These ones I need to do out on the road? I wish I wish I could do threshold power on the trainer. But for whatever reason I can’t I can do everything else, but not that. I think it’s I think it’s an emotional thing.
Trevor Connor 32:28
And would you do this workout or you’re doing one set? Or do you attempt to get in a couple,
Kiel Reijnen 32:33
I usually try and do three sets. So that’s I mean, it’s you know, a lot of time, I’m still professional, I wouldn’t recommend you know, three sets of 15 for everybody. But scaling it back to something like three by eight potentially would be productive.
Trevor Connor 32:51
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Rob Pickels 34:03
One of my favorite workouts, you know, is is sort of combining some hard anaerobic efforts with some sub threshold suffering. I just love that. I think that it’s so important for your ability, when you’re out there racing, you’re oftentimes in situations that cause you to go much deeper than you want to. And then you got to sit in and you got to hold on and you can’t you can’t give in. So for me, this would be like, say three sets of eight to 1030 30 effort levels. 3030s or, you know, I like to do them closer to 120% of threshold, followed by you know, relatively easy recovery in between. And how long in between 30 seconds. Yeah, yeah. So 30 seconds at 120 30 seconds at, you know, a relatively low workload, I don’t know 150 watts or something. And then immediately after that last 32nd effort to go into say 10 Min. It’s of sub threshold of like 95% threshold, and just sort of sit there and and enjoy the pain, right and to get used to that suffering and to say, Hey, this is actually a recovery effort, I know that the alarm bells in my head are going off, but I need to settle in and I need to get used to that, you know that that would be one set, I’d take, you know, five minutes, maybe and then do a second set and then do a third set. But for me workouts are ultimately are pretty simple. I think that a lot of people, you know, maybe in the effort to sound smart, and knowledgeable, create, like these crazy extensive workouts that just oh my god, like, here’s the thing, we’re looking to train energy systems. Yes. Right. You know, and I don’t care if it’s 30 seconds, or 29 seconds or 31 seconds, whatever, man, that’s all the same. But to go out there and be like, okay, four and a half minutes at 98%, followed by five minutes and two seconds at 99.5%. Come on, man, keep it simple. Keep athletes, you know, able to think, you know, while we’re out there suffering, but yeah, Trevor, that that’s it. For me. I’m good, deep, hard efforts are followed by a nice slow burn.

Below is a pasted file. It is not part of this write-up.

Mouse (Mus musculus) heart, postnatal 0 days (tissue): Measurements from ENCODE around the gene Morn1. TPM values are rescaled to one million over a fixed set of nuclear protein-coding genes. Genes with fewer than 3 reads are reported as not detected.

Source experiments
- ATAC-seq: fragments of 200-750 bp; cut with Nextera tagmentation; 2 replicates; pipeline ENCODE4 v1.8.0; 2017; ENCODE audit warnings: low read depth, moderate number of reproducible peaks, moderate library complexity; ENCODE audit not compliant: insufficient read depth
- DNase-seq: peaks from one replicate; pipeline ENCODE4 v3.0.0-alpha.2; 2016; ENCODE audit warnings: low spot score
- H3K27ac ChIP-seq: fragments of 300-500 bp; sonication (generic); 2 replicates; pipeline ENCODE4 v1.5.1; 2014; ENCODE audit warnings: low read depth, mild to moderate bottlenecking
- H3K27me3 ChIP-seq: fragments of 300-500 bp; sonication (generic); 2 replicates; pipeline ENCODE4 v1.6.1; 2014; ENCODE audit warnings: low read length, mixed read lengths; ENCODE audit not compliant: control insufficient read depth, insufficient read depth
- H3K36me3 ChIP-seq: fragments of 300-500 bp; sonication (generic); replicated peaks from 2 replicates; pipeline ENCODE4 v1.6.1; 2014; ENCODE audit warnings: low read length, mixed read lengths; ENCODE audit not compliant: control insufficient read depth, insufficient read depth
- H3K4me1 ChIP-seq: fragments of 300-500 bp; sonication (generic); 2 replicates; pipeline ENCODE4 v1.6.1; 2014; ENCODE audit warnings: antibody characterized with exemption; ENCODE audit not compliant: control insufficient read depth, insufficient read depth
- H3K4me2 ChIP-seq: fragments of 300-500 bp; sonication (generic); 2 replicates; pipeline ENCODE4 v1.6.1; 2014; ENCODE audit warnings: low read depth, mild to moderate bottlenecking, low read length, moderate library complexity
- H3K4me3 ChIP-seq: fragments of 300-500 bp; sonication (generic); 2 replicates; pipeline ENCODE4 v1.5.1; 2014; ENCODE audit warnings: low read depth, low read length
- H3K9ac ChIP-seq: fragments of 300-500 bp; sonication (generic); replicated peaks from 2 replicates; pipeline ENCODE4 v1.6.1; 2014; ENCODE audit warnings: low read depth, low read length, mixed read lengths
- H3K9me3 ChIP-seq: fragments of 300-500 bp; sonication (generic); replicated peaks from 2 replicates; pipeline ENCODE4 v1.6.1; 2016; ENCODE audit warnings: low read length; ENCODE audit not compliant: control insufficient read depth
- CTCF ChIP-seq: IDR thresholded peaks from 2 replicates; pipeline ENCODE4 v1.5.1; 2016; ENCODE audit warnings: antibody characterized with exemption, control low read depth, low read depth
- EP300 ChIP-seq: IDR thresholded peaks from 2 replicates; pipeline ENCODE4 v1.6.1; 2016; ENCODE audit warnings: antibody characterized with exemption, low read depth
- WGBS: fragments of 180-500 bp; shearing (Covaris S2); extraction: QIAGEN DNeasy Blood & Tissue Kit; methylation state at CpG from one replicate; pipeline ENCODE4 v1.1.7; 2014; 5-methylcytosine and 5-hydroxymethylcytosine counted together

Trevor Connor 36:08
Right. And so what energy systems do you feel this is really working?
Rob Pickels 36:12